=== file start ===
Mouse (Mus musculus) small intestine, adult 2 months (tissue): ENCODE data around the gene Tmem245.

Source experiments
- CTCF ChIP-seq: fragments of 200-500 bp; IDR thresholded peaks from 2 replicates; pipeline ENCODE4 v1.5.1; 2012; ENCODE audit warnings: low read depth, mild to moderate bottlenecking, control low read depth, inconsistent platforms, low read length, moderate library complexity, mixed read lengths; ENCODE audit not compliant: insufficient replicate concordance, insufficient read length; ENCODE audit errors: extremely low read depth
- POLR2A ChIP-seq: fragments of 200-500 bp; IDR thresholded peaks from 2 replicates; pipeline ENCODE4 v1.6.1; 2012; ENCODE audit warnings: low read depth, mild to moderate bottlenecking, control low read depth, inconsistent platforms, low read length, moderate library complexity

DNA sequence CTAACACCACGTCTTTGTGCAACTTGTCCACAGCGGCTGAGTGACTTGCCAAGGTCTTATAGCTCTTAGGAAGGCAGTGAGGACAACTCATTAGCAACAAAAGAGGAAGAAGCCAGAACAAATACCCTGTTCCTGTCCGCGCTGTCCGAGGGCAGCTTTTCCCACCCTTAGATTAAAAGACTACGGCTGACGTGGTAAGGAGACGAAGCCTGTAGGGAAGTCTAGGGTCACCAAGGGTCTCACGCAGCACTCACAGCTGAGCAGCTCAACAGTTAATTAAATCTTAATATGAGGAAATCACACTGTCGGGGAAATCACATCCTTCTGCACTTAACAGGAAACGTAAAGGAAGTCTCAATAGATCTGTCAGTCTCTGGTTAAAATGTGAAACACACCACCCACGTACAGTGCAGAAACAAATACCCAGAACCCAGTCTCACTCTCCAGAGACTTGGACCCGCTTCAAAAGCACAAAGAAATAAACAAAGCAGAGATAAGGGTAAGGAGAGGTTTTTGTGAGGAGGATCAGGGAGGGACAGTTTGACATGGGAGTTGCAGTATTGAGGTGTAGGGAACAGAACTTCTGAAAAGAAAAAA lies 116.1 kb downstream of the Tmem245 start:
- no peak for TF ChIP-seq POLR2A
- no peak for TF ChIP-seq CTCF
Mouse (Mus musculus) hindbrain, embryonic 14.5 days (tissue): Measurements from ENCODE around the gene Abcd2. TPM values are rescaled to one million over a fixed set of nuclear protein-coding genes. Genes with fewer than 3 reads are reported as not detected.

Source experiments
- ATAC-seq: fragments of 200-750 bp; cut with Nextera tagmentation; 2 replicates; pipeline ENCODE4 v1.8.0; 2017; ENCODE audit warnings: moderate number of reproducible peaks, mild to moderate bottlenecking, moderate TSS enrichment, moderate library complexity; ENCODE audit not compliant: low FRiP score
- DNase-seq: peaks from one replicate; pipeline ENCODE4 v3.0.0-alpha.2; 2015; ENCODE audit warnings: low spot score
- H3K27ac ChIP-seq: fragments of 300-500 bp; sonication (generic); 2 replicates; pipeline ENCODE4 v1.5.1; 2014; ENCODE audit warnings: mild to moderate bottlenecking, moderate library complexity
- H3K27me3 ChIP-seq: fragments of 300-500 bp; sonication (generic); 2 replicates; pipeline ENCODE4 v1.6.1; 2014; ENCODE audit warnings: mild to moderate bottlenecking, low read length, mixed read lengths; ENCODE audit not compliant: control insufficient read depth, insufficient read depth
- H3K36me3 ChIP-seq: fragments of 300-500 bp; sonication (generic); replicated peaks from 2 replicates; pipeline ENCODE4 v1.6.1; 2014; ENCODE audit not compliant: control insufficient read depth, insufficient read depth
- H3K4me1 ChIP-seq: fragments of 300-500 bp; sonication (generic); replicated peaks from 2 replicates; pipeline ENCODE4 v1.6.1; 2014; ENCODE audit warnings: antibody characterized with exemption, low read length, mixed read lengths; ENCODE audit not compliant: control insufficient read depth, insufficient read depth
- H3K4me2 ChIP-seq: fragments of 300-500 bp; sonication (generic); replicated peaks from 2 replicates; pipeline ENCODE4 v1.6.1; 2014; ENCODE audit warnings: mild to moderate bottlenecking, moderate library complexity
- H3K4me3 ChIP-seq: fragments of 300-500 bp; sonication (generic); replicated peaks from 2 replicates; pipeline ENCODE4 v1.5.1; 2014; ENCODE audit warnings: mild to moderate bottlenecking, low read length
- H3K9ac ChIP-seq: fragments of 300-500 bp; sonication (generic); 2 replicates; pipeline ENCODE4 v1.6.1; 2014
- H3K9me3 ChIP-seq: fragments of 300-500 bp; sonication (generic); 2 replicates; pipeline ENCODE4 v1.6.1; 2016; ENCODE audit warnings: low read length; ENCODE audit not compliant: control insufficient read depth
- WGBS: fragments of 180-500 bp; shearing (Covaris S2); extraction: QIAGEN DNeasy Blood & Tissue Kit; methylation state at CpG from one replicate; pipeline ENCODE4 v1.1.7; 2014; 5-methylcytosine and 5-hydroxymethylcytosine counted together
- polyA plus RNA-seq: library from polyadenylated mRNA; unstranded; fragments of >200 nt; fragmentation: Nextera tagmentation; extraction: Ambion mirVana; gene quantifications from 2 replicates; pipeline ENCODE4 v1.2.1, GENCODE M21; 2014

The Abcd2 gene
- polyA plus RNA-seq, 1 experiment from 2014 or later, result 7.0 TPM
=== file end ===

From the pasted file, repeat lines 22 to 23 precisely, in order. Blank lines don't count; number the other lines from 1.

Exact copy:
The Abcd2 gene
- polyA plus RNA-seq, 1 experiment from 2014 or later, result 7.0 TPM